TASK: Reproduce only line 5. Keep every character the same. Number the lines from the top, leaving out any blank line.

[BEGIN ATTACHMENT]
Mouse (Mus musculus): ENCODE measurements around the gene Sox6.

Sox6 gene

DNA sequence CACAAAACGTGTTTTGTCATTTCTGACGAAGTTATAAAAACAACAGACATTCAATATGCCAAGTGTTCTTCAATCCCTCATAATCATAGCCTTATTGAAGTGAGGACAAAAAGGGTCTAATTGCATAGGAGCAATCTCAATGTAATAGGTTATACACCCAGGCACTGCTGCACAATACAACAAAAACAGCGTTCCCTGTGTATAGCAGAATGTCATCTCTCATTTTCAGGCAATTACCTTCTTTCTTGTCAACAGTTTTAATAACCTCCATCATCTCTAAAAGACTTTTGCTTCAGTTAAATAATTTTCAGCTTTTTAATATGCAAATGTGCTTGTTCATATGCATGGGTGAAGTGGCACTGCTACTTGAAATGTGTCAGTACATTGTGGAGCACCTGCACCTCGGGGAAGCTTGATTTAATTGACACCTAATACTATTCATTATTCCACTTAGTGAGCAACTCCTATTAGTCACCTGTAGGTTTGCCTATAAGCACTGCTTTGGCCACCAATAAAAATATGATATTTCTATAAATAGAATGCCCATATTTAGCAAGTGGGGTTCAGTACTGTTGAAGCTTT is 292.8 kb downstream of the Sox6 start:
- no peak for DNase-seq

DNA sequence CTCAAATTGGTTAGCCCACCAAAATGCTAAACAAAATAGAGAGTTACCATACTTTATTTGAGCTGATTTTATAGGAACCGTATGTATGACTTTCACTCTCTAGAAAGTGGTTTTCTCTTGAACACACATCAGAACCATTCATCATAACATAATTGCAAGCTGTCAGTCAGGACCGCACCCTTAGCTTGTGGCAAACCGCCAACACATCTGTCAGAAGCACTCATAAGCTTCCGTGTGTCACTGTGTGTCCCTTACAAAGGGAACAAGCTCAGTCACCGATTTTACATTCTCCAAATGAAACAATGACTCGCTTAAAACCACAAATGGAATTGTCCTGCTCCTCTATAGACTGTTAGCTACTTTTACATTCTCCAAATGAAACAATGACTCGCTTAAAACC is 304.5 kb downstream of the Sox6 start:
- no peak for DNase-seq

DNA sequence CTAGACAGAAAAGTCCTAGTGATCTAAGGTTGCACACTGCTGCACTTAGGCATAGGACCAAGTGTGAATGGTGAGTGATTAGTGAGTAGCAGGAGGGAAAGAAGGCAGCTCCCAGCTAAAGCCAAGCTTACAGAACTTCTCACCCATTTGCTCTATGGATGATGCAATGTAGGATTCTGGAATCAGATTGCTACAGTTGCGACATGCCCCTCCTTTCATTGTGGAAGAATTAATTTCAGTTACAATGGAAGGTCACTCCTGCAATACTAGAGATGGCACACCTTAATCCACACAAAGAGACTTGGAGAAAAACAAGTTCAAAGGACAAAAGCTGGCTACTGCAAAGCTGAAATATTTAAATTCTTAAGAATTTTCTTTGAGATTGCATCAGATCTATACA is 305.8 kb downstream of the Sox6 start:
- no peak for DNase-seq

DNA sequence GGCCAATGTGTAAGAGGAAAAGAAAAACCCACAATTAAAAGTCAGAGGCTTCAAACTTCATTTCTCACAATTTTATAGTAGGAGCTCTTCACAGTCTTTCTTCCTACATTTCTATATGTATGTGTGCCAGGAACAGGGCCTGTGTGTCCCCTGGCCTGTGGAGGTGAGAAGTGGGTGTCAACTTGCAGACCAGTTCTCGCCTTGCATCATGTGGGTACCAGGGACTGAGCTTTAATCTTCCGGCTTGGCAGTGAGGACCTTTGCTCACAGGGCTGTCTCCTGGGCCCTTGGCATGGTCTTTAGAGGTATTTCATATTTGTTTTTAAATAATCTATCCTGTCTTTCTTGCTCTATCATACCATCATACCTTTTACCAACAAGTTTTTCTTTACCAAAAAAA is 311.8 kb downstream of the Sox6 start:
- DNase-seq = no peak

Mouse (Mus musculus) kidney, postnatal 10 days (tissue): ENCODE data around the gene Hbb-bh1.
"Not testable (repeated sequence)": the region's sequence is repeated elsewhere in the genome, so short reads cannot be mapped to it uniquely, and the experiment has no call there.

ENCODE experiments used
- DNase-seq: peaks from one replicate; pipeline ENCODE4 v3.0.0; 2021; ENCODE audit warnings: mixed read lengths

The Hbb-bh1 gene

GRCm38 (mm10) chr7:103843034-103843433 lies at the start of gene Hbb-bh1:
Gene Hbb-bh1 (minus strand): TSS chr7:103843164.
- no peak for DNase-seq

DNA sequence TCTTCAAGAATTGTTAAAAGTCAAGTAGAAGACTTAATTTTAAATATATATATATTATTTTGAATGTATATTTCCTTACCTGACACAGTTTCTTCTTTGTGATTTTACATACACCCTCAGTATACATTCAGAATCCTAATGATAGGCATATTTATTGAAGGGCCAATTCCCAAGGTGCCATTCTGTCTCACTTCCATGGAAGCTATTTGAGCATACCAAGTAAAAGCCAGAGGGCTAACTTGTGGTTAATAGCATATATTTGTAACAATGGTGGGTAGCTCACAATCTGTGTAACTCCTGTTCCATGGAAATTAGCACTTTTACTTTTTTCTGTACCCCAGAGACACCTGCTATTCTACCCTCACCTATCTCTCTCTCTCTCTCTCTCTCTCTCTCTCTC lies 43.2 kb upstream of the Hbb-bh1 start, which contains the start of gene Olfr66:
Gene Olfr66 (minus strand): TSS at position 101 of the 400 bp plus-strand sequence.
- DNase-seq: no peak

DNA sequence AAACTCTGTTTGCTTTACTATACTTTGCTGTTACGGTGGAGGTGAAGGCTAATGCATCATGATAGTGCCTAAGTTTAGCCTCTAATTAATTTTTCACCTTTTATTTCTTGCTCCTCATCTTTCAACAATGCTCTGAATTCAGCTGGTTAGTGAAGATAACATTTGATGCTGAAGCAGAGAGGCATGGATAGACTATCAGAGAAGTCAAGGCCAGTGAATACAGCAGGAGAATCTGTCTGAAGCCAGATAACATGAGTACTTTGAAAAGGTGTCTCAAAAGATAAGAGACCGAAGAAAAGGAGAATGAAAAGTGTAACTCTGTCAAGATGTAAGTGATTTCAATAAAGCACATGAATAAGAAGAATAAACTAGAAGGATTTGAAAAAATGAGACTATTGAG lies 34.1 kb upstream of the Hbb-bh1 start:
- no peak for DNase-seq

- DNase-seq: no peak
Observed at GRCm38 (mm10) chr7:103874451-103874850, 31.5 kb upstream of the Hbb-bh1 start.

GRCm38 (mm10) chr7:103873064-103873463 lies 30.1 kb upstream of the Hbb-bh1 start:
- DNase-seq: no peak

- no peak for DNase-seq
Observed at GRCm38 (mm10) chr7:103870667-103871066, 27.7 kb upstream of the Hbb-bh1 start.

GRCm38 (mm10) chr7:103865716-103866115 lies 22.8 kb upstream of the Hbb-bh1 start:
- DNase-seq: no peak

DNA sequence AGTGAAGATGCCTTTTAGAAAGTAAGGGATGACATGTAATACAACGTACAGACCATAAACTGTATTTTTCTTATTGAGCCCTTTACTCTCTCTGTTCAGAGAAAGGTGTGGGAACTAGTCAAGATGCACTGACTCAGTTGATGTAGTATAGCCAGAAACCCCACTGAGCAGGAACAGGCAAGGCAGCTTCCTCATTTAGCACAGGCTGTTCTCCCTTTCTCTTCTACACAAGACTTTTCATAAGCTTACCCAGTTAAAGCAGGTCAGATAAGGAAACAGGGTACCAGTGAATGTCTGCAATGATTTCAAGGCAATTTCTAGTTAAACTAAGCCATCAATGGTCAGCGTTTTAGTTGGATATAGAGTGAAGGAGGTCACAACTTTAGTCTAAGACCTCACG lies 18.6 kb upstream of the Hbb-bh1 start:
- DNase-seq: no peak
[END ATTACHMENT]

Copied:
DNA sequence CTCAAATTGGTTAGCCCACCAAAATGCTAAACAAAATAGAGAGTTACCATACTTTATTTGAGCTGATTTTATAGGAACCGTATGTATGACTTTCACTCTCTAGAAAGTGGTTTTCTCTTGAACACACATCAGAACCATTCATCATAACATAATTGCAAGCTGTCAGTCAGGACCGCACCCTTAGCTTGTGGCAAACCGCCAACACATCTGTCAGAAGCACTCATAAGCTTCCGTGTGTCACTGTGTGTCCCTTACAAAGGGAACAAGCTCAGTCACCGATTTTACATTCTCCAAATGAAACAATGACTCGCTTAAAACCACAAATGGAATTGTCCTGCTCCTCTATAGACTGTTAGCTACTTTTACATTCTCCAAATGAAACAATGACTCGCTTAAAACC is 304.5 kb downstream of the Sox6 start: